Roland and Lisa Paterson-Jones
Forest Lodge, Stirrup Lane, Hout Bay
[Only registered users see links. ]
mobile: +27 72 386 8045
e-mail: [Only registered users see links. ]


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  #27  
Old 08-02-2003, 12:49 PM
G. R. L. Cowan
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Default Sugar water as a fuel?



Roland Paterson-Jones wrote:

But I mentioned only the energy difference between two states,
which as you say is independent of where one sets the zero.


Yes.


--- Graham Cowan
[Only registered users see links. ] --
how cars gain nuclear cachet
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  #28  
Old 08-02-2003, 01:21 PM
G. R. L. Cowan
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Default Sugar water as a fuel?



Roland Paterson-Jones included:

But my whim is to be understood,
so I use the zero almost everyone uses.


This is a formation reaction for methane:

C + 2 H2 ---> CH4

By your convention, we have +393.5 kJ/mol from carbon,
+483.7 kJ/mol from hydrogen, left side sum +877.2 kJ/mol.

On the right, 802.3 kJ. So this methane-forming reaction
has delta 'H' of -74.87 kJ/mol.

Its enthalpy of combustion is, I guess you'll agree, -802.3 kJ/mol.



--- Graham Cowan
[Only registered users see links. ] --
how cars gain nuclear cachet
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  #29  
Old 08-02-2003, 02:39 PM
Josh Halpern
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Default Sugar water as a fuel?



Roland Paterson-Jones wrote:

True, but this makes it a pretty specialized tool, and pretty much
limited to hydrogen and
maybe the first two rows with p shells. If you are only interested in
heating value
then instead of screwing enthalpy around you might as well just have a
table of
combustion reaction enthalpys for C, and H. For fuels you might have to
stick
in N, and S, but those have several oxides and that alone will start to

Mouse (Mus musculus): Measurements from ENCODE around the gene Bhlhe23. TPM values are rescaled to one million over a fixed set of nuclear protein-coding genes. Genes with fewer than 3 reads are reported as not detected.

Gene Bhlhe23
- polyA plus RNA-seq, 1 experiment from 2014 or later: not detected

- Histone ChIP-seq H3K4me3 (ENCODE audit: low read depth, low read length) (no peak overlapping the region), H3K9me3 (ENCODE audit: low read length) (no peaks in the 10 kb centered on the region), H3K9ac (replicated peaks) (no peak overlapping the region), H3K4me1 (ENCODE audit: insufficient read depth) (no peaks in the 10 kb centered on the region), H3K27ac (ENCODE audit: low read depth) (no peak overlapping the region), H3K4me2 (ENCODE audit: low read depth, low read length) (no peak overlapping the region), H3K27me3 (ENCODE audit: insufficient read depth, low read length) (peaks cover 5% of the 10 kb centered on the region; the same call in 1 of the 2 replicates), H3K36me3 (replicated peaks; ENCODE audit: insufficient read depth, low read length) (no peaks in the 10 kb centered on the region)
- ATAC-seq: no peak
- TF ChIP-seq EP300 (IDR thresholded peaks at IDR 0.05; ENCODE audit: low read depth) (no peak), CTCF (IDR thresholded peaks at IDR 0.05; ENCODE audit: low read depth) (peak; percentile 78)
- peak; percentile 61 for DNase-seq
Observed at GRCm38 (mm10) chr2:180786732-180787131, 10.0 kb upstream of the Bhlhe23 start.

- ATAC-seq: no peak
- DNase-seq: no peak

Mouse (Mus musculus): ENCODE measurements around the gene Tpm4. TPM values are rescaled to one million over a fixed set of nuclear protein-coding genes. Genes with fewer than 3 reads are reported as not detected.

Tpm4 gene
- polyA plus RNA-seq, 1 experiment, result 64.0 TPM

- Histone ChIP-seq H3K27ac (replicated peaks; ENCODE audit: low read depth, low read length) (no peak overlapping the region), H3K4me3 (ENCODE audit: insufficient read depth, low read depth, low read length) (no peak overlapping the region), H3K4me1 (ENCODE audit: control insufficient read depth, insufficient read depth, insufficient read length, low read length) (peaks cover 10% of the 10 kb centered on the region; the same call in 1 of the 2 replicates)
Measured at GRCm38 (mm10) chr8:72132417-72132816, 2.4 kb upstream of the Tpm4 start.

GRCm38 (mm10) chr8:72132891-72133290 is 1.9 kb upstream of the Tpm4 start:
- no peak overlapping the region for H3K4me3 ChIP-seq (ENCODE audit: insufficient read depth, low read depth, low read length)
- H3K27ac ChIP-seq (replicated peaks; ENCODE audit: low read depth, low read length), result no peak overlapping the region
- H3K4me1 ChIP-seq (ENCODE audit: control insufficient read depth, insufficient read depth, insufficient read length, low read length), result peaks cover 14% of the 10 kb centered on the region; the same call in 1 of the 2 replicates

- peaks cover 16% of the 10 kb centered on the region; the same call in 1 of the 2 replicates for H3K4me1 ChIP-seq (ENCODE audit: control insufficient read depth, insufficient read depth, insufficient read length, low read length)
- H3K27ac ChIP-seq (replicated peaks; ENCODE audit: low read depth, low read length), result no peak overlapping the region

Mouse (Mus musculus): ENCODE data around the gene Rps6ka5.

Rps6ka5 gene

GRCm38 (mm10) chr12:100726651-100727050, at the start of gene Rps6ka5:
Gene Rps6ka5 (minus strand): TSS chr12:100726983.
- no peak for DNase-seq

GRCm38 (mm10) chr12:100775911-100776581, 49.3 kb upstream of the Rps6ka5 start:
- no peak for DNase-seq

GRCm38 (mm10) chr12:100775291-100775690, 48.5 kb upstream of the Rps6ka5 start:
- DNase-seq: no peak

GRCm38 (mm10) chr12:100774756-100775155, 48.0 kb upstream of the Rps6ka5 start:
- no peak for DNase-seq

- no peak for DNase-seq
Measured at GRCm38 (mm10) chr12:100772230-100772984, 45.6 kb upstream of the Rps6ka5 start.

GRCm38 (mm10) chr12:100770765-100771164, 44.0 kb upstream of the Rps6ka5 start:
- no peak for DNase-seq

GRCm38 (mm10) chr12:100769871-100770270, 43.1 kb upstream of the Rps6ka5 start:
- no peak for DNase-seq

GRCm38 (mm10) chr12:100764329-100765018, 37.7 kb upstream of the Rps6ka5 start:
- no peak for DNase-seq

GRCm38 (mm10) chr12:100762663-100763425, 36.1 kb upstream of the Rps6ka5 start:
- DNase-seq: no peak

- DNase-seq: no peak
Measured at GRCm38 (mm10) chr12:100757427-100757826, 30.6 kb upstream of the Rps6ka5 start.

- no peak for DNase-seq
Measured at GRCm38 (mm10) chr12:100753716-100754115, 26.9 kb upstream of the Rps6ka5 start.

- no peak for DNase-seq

make
trouble.

Then again, why do this at 298 K why not 100 C?or whatever the average
temperature of the flue gas is when it exits the last heat exchanger,
then you
could have a separate table for every plant. Wouldn't that be easier. It
would certainly be fun.

Standards have to combine convenience with universality, which is why
separate definitions of the zeros for enthalpies of formation are not very
useful. As is clear from this discussion, it impedes discussion.

If one wanted, one could define enthalpys of formation based on the set of
nuclear reactions that build atoms. Then the only zero would be H. Sort
of the same problem in a different direction.

Josh Halpern

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  #30  
Old 08-02-2003, 02:42 PM
Josh Halpern
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Default Sugar water as a fuel?



Roland Paterson-Jones wrote:


Not my point, my point being WHICH oxide do you choose as the zero
for that atom. In the case of say Ca, would it not make more sense
to pick a carbonate rather than the oxide using your criteria. What
about nitrogen, or sulfur, which oxide do you pick and why. Can
you state a terse criteria to students which would explain which oxide
you are picking for the zero of that element? One can do that for
elemental forms.

josh halpern